When evaluating differences among cultivars in susceptibility to anthracnose one must take into
account the nut load (William Reid, personal communication). Non-fruiting shoots have more
leaves and the terminal leaves are younger. These younger leaves have fewer anthracnose lesions
because they matured later in the season after the primary infection period for the fungus had
passed. Thus, a tree producing a large quantity of nuts will look more susceptible to anthracnose
than a tree producing few or no nuts.
CONTROL
Most of the research on control and management of foliar diseases of black walnut has been
directed against walnut anthracnose, although many of the methods available to growers probably
would be effective against all the walnut leaf diseases.
Cultural management is the best approach to minimizing the impact of leaf diseases, particularly in
plantations. First, plant only seedlings known to be resistant to disease. Presently, growers are at the
mercy of nut collectors when planting seedlings. It is incumbent on nurseries to only sow nuts from
known sources, preferably from resistant trees within the region where seedlings ultimately will be
planted. Avoid shipping seedlings from the western area of the natural range of black walnut to
other regions. In established plantations, growers should observe which seedlings exhibit symptoms
and select against the most susceptible individuals during thinning operations.
Most cultural practices should be directed toward reducing free moisture on leaves. Dense stands
are more susceptible to disease because of increased humidity, caused by reduced wind flow
through these stands and the resulting increase in free moisture on leaf surfaces. Thinning improves
drying of leaf surfaces and reduces leaf shading between trees thereby reducing incidence and
severity of disease. Also, UV light kills spores.
Plantations should be oriented in long rows perpendicular to the prevailing winds in spring and
summer as this has been shown to promote leaf drying. Spores are spread by wind, gravity, and
probably insects, so avoid planting small trees under or downwind from large infected trees. Ponds,
lakes and streams release heat gradually on cool nights, so establishing plantations near bodies of
130
water, particularly on the lee side, lessens dew formation on leaves. Avoid establishing plantations in
cold seeps or small openings since this leads to increased dew formation. Avoid overhead irrigation.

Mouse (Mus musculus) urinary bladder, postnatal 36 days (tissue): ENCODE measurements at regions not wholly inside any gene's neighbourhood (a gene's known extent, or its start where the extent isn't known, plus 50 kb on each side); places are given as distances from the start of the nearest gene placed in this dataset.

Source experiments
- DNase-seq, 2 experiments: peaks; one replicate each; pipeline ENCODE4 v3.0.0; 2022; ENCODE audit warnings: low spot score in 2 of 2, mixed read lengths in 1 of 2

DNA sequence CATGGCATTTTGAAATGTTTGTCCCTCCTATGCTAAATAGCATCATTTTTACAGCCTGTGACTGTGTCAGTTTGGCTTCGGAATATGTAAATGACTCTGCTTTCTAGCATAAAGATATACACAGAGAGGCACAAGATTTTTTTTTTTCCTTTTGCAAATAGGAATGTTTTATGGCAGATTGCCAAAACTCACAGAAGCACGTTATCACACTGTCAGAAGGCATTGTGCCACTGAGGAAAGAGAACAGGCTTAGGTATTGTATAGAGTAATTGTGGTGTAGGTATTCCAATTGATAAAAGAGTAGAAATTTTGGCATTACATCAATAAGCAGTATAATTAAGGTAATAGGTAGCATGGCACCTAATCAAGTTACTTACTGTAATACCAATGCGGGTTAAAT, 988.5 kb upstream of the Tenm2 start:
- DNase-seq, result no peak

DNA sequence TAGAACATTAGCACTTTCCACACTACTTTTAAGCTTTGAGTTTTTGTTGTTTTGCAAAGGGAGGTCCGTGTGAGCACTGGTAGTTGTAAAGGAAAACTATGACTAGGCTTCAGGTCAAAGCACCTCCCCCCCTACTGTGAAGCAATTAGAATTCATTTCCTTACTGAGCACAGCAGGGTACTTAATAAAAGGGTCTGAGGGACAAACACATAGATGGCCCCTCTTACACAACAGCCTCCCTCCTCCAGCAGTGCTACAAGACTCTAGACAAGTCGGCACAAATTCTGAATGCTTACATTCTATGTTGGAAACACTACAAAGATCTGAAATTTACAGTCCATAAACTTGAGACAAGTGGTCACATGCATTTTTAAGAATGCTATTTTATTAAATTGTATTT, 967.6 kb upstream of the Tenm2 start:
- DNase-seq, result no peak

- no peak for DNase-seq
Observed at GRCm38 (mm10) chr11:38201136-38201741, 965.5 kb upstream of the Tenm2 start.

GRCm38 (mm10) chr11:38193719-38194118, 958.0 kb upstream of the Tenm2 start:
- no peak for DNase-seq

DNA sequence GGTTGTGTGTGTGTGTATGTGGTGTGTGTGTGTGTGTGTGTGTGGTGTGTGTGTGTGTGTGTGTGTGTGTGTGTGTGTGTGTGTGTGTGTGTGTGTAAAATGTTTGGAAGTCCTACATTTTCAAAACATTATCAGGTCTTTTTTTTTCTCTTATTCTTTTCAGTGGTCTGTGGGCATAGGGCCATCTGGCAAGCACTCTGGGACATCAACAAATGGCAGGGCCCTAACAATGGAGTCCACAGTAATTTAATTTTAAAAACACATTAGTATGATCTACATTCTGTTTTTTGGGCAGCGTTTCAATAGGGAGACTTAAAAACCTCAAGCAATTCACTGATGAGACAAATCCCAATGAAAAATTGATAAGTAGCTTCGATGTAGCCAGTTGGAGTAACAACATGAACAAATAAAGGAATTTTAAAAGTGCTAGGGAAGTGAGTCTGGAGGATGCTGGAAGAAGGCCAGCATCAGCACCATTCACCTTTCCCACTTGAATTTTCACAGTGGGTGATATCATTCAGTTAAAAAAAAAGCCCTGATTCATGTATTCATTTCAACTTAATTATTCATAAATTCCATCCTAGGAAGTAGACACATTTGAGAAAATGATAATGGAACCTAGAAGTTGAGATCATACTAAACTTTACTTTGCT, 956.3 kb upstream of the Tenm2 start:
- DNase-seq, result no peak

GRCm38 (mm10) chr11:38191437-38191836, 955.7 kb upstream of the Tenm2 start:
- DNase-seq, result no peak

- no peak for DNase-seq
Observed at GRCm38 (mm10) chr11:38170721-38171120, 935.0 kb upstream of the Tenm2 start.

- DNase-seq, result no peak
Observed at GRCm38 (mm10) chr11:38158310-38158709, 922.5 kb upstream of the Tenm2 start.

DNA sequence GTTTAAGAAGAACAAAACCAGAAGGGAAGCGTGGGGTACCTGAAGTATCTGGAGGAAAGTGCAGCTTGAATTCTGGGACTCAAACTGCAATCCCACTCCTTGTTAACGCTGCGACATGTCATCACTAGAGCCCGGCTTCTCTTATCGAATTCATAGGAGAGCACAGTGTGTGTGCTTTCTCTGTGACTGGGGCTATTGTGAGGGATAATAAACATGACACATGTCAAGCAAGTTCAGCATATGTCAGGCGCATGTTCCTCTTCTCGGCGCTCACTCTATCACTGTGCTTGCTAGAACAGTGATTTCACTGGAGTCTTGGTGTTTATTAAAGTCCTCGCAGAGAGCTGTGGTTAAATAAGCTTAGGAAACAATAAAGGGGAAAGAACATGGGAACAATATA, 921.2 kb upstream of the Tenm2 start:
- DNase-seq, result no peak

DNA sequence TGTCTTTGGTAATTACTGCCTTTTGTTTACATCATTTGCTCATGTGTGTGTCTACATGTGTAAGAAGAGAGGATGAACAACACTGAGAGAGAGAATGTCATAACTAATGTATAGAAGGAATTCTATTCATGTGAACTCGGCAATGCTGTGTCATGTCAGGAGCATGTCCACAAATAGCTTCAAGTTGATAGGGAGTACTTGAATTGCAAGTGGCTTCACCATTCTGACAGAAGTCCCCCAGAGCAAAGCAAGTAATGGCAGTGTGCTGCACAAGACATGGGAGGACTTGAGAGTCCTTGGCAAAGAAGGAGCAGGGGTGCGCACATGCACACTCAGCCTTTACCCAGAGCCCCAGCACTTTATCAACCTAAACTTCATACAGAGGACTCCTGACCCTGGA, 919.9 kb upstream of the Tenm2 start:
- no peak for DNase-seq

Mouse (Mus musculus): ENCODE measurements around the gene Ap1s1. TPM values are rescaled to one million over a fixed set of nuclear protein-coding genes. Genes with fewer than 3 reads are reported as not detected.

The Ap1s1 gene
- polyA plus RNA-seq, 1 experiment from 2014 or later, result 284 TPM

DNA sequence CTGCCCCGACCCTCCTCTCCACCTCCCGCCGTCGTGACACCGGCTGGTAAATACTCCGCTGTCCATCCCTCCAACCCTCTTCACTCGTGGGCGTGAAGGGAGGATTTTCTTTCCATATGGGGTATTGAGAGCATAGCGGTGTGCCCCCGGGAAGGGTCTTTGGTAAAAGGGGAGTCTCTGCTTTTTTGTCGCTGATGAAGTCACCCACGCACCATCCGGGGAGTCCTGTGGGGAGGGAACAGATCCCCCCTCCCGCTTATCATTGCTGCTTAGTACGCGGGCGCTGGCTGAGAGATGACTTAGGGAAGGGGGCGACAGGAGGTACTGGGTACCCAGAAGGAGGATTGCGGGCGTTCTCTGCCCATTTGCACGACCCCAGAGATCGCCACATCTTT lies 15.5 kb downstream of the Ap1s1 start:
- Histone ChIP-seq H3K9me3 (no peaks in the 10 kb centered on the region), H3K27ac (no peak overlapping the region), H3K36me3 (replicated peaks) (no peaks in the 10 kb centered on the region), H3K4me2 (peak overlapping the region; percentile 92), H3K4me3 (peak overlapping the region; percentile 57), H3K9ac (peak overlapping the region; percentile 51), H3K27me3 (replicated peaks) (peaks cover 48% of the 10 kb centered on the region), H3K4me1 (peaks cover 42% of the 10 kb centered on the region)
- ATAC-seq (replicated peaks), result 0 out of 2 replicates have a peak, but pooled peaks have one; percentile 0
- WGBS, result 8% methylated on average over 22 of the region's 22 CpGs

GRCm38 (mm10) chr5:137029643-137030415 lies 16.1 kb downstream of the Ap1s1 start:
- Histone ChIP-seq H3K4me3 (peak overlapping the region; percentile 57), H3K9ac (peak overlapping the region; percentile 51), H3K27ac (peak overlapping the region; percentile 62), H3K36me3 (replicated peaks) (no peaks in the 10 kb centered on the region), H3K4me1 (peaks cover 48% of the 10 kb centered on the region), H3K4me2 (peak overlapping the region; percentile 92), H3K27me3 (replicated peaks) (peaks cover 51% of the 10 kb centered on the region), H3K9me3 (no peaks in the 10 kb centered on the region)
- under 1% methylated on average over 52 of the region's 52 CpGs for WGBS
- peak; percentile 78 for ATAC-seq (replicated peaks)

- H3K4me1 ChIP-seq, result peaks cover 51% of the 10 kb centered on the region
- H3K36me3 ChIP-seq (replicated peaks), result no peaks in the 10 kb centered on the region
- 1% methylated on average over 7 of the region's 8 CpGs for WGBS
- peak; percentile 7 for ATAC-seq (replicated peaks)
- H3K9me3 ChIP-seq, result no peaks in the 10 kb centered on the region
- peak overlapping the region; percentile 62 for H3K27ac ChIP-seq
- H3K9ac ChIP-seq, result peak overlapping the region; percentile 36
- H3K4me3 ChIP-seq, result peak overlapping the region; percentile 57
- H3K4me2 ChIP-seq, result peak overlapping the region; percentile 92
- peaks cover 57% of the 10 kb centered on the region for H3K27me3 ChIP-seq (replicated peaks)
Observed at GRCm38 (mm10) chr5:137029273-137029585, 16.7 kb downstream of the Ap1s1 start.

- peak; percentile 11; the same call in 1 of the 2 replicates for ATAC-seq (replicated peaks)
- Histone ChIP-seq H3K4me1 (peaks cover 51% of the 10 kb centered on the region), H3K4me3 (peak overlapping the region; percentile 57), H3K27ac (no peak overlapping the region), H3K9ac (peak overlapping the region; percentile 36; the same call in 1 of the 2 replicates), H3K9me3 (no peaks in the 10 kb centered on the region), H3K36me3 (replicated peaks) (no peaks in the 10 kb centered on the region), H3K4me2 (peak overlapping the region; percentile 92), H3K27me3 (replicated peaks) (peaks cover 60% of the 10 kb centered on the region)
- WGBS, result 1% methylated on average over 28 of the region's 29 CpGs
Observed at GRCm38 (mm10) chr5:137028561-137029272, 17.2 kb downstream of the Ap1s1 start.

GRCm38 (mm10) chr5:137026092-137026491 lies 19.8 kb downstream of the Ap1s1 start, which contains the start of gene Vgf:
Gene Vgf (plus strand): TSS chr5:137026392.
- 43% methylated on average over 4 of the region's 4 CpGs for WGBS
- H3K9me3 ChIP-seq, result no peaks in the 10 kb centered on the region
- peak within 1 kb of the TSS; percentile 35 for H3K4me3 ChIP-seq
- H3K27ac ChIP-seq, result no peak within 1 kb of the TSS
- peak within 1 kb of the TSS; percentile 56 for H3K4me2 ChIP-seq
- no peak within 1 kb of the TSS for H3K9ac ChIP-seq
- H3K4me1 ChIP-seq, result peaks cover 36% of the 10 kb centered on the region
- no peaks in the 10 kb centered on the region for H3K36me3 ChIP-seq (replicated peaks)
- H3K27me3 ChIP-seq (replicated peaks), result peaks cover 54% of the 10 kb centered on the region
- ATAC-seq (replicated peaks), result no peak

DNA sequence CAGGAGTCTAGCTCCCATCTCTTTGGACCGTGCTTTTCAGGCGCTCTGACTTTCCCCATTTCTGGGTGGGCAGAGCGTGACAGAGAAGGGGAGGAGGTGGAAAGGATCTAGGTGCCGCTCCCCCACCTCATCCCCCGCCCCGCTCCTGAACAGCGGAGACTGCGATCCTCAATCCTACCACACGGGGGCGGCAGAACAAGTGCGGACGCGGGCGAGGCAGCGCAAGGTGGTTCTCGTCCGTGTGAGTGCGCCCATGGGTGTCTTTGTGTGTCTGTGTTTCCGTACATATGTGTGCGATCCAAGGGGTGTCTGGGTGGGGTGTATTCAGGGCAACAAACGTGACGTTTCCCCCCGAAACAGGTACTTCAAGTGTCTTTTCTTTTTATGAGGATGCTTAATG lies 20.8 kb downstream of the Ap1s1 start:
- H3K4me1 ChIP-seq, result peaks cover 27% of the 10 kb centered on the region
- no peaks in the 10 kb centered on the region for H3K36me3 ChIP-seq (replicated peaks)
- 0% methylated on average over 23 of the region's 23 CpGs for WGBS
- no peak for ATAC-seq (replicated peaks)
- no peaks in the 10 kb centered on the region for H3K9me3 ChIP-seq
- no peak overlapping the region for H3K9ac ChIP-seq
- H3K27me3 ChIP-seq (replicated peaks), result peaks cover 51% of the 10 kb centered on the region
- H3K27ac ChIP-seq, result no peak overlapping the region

Weeds also contribute to higher relative humidity in and around seedlings, so preventing leaf
diseases is one more reason growers should control weeds either through cultivation or herbicides.
Cultivation after leaf fall has the added benefit of incorporating infected leaves into the soil, thereby
promoting their decomposition. Depending on the crop, intercropping may contribute to increased
humidity. Growers will have to weigh the risk of increased potential of leaf diseases versus the
benefits of intercropping.
Interplanting autumn olive, hairy vetch, crown vetch, or serecia lespedza may reduce infection by
increasing total foliar nitrogen and by preventing primary infections due to increased
decomposition of fallen black walnut leaves thereby lowering ascospore production.
April and June applications of nitrogen have been shown to reduce infection as well as increase
growth of trees. However, ? High rates of nitrogen stimulate non-fruiting shoots to grow late into
the summer well after the infection period. These leaves give the tree a healthy appearance and
mask the defoliation of older leaves? (William Reid, personal communication). Soil application of
ammonium sulfate, ammonium nitrate, and urea all are effective, although foliar application of urea
is not. The addition of phosphorus and potassium has been shown to diminish the benefit of
nitrogen fertilizer.
Direct control using fungicides can be effective, although the availability of suitable materials is in
question. Benomyl has been shown to be the most effective of all the fungicides tested, however, it
no longer carries a black walnut label. Only Syllit (Dodine)is registered for nut crop use. For
landscape use, Botran, Daconil, Nova and Ziram have a black walnut label. Since the status of all
agricultural chemicals are always under review, contact your local extension agent for the latest
information.
Since infections can occur anytime during the growing season, timing of applications presents a
problem. A practical approach is two applications, the first applied the last week in May to prevent
the primary infection by ascospores, and the second applied the first week of July to inhibit
secondary infection by conidia.
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İletiTarih: 17 Haz Cum, 2016 4:32 pm    İleti konusu: Alıntıyla Cevap Gönder

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İletiTarih: 15 May Pts, 2017 4:29 pm    İleti konusu: Alıntıyla Cevap Gönder

http://www.pilzbestimmer.de/Detailed/20374.html